More than just a tragedy, and still sumud

By EA Sandra.

Last month Sandra, who returned to the UK recently after serving as an EA, wrote about the arson attack in the Palestinian village of Duma, which killed baby Ali and his father Saad. Now we have the grim news that Ali’s mother Reham has also died of injuries sustained in the attack. Four-year-old Ahmed, remains seriously injured.

Some of you may have read a report in Al Monitor recently on the efforts of the Israeli peace group Machsom Watch in the village of Duma as people prayed for the life of Reham, a maths teacher. Reham has since died of the injuries she sustained in the unprovoked arson attack on her house, an attack which had already claimed the lives of her husband and young son.

In an early blog from Palestine, I noted that it would be easy to think that the Palestinian people would be overwhelmed by the tragedies and the difficulties of just living a life under occupation. A very recent UN Office for the Coordination of Humanitarian Affairs (OCHA) report on demolitions for example highlights that the Israeli government plans to demolish up to 17,000 structures, most of them on privately owned Palestinian land in the part of the illegally occupied West Bank under full Israeli military and civil rule.

Demolition in Abu Khash, Nablus, August 2015. Photo: UNOCHA

Demolition in Abu Khash, Nablus, August 2015 [Photo: UNOCHA]

However, amid all of this, it is important to note that the Palestinian people resist nonviolently by keeping their own lives, and commerce, education and civic society going. This “steadfast perseverance” in the face of adversity is known among Palestinians as “sumud”.

The photo above was taken after a demolition near the town of Nablus. But Nablus is more than just a tragedy, and the few examples below remind us of the capabilities and strengths of the Palestinian people, and how their lives could flourish if the occupation was ended.

Nablus public library Photo: EAPPI/S.Horne

Nablus public library [Photo: EAPPI/S.Horne]

The Nablus public library, founded in 1960, is home to a vast collection of books and ancient manuscripts, some are over 800 years old. It also holds over a million documents which date back to Ottoman times, as well as archives of Palestinian newspapers, some dating back to 1918.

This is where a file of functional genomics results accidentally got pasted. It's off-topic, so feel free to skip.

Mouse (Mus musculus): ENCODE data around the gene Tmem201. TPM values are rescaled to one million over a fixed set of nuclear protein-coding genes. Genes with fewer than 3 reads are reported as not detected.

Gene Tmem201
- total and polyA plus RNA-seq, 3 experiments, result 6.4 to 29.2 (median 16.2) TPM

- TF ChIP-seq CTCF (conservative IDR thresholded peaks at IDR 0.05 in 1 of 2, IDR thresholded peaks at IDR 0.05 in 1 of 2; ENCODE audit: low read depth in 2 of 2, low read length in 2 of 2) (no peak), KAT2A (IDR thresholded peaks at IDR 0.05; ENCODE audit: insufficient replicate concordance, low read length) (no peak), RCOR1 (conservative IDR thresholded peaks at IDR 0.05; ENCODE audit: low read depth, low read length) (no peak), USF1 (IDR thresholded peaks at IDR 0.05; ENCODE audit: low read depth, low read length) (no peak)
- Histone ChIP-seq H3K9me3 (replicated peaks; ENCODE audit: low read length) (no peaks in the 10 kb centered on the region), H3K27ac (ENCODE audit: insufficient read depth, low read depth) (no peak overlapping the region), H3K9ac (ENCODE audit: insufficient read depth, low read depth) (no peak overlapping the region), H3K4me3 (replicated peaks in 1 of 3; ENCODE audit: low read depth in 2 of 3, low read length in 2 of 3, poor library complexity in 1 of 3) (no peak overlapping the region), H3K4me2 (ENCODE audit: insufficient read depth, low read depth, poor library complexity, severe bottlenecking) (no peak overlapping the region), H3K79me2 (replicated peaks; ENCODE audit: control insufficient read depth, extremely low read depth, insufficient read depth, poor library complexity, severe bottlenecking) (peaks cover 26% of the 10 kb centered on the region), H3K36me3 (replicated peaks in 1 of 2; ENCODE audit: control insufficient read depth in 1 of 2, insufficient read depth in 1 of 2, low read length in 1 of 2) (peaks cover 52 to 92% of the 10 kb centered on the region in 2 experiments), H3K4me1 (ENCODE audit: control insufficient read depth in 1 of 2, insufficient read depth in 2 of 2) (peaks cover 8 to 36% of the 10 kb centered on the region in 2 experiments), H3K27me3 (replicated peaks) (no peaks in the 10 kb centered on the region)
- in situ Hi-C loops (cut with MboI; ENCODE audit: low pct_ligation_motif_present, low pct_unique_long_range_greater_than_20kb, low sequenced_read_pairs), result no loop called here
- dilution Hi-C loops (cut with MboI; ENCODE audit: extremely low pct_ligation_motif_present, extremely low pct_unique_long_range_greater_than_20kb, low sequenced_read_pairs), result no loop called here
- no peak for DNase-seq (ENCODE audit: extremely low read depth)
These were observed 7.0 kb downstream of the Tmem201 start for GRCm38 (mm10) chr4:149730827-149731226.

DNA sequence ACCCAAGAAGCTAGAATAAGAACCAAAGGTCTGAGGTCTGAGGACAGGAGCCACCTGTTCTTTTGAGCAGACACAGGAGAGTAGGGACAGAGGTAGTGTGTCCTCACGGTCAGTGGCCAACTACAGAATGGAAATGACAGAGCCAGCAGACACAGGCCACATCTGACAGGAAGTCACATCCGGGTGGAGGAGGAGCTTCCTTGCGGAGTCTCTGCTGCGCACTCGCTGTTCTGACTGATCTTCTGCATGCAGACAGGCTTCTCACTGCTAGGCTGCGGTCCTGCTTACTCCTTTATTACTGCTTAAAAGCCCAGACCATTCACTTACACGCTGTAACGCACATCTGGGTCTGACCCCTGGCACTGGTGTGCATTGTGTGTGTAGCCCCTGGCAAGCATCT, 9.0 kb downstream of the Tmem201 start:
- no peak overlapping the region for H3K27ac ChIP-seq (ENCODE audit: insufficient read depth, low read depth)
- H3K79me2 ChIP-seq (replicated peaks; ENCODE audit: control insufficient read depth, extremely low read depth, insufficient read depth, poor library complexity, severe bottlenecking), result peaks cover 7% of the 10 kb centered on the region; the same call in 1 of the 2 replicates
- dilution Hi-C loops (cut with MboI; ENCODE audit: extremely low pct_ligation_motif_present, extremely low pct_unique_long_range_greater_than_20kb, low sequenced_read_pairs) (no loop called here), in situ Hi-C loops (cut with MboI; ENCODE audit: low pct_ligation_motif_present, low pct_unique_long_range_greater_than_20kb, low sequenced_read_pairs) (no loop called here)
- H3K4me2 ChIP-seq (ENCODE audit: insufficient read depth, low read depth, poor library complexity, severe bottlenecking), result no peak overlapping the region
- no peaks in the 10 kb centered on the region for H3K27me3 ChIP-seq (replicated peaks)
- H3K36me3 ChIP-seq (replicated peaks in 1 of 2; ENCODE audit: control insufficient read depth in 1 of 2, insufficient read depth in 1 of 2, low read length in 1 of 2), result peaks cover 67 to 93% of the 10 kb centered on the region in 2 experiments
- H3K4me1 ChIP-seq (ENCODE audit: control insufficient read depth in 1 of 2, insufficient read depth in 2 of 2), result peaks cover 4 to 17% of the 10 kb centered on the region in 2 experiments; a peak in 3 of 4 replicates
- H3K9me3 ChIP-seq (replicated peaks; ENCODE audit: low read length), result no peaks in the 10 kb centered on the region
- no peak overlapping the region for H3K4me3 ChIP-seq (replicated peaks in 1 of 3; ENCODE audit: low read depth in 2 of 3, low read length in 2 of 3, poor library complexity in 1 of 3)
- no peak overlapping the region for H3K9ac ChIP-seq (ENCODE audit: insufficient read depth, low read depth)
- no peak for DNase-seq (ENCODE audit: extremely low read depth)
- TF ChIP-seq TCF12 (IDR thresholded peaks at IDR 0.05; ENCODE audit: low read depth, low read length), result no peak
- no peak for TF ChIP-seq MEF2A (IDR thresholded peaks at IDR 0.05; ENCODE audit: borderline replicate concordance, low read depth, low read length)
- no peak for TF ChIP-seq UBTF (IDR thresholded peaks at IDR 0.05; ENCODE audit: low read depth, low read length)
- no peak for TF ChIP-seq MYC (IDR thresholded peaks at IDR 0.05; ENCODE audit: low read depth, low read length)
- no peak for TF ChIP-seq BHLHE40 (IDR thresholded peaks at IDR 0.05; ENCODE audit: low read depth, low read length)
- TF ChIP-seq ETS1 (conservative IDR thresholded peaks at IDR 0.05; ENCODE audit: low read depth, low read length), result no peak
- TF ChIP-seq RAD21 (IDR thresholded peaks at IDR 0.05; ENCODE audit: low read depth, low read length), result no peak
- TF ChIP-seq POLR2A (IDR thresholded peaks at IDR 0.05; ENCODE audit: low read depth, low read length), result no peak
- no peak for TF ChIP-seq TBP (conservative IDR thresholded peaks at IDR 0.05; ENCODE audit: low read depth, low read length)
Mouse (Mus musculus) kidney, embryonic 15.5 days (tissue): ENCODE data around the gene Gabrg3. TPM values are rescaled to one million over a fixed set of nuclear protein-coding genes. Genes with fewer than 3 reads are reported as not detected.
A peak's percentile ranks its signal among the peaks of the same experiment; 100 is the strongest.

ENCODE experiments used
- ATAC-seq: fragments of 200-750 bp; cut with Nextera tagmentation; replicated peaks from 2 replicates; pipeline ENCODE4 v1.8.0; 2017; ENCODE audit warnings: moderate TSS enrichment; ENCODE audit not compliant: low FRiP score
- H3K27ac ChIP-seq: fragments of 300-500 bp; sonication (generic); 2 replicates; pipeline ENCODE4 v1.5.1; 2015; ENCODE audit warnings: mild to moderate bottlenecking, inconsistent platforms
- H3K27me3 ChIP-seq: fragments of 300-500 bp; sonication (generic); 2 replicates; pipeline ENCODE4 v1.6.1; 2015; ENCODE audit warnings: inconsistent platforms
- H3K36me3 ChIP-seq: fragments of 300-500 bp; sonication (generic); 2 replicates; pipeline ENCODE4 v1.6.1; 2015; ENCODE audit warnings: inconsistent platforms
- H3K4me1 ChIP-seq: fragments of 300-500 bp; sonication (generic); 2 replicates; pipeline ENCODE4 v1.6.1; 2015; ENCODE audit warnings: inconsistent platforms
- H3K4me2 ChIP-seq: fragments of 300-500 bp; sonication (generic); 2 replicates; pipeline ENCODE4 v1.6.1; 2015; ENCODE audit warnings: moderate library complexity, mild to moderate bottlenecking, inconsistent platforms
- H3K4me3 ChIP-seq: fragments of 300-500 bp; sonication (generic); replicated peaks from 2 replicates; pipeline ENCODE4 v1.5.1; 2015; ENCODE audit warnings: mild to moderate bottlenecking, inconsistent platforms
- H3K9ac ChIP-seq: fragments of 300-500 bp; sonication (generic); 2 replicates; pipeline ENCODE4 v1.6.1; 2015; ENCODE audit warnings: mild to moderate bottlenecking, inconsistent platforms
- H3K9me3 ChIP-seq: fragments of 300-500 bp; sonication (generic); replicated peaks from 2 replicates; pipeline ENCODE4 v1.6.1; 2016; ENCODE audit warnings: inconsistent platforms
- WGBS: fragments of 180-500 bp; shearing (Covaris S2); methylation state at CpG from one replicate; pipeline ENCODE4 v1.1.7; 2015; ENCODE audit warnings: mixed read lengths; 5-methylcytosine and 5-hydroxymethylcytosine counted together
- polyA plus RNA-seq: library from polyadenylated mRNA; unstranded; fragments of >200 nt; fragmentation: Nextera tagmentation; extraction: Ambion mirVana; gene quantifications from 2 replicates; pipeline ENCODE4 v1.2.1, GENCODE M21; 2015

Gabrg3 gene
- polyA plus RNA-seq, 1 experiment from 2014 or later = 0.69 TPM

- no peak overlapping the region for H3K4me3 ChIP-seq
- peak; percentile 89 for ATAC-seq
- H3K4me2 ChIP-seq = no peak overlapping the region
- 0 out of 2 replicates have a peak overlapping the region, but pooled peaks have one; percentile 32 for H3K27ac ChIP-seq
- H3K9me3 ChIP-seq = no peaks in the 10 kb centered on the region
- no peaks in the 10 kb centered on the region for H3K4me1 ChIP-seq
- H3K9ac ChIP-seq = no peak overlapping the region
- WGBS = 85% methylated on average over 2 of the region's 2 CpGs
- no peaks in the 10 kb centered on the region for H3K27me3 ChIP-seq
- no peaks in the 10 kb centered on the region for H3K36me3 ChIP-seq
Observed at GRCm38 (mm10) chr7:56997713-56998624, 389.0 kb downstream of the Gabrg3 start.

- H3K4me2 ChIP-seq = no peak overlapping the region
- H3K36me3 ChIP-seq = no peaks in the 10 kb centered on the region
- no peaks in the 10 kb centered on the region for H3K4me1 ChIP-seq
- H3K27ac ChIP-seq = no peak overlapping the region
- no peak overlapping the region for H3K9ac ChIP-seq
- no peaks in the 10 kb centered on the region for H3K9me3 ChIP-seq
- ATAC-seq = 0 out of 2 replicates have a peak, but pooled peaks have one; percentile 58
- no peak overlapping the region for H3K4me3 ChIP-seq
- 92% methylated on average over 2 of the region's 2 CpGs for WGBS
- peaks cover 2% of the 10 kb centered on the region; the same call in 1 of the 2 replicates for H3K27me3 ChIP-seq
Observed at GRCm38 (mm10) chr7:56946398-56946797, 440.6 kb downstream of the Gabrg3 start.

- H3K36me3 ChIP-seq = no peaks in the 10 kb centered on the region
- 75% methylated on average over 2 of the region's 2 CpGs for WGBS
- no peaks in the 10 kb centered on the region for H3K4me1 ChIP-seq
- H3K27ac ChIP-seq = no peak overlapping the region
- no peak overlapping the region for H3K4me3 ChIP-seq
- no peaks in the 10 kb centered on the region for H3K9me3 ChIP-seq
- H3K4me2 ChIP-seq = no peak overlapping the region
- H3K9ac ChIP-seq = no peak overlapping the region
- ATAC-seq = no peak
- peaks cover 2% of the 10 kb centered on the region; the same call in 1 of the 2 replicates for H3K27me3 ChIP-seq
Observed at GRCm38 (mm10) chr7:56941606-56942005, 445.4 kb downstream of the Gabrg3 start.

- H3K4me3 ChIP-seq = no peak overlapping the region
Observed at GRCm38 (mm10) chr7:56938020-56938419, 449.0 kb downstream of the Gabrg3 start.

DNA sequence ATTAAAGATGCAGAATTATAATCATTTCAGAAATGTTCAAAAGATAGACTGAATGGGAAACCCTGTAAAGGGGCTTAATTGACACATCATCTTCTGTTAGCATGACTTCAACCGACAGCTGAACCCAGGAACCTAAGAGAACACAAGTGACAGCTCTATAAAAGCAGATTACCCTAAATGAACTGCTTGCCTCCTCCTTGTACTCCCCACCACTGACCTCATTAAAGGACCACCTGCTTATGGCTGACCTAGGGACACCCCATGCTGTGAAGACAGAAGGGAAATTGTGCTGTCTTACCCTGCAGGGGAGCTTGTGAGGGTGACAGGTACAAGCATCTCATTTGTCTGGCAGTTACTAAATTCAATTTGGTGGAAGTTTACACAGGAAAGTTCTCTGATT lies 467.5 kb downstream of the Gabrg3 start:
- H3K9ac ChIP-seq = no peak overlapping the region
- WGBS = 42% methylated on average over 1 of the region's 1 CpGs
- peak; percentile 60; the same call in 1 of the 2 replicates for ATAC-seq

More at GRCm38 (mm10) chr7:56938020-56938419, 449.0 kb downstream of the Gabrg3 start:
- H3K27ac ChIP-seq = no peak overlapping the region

Director Dirar Tuqan Photo: EAPPI/S.Horne

Director Dirar Tuqan [Photo: EAPPI/S.Horne]

The director, Dirar Tuqan, told us when we visited that plans are in hand to digitize the library’s amazing collection of books and manuscripts. For English readers there is a large collection of English books, and the whole Harry Potter collection in English and Arabic!

Nablus is famous for many other things too, among them soap and ice cream. Olivia’s ice cream shop may be the best in Palestine! An article in Haaretz captures some of the energy of ice cream making in Nablus.

Nablus soap manufacturers also showed us their shop selling soap and herbs and coffee – the Nablus soap industry featured recently in Al Monitor.

Soap selling shop in Nablus. Photo: EAPPI/S.Horne

A soap selling shop in Nablus [Photo: EAPPI/S.Horne]

Rich display of Palestinian herbs. Photo: EAPPI/S.Horne

The rich display of Palestinian herbs in Nablus [Photo: EAPPI/S.Horne]

EAs also regularly attend church to support the small Christian population in Nablus.

 The church of the Good shepherd. Photo: EAPPI/S.Horne

The Church of the Good Shepherd in Nablus [Photo: EAPPI/S.Horne]

It may seem insensitive to talk about ice cream after referring to the tragedy in Duma, but the Palestinians we met did not want the world just to see them as victims. They wanted the world to know they could have a viable country if the occupation were to end.

A report published earlier this year by UNOHCA, called Fragmented Lives: A Humanitarian Overview 2014, states:

“This crisis stems from the prolonged occupation and recurrent hostilities, alongside a system of policies that undermine the ability of Palestinians to live normal, self-sustaining lives and realize the full spectrum of their rights, including the right to self-determination. Were these factors removed, Palestinians would be able to develop their government institutions and economy without the need for humanitarian assistance.”

The town of Nablus has perhaps another claim to fame. It is twinned with Dundee, and this year a new street in the Scottish city was named Nablus Avenue.

Nablus Avenue in Dundee. Photo: http://www.dundee-nablus.org.uk.

Nablus Avenue in Dundee [Photo: http://www.dundee-nablus.org.uk ]

To follow UK support for Nablus and the surrounding region, look at the work of Friends of Nablus and Surrounding Areas (please note, this is not a request for donations). The site also features work with Yanoun, the northern West Bank village where EAPPI provides a protective presence.

And to end, the Palestinian organisation The Women’s Centre for Legal Aid and Counselling has issued its own statement on the death of Reham in Duma.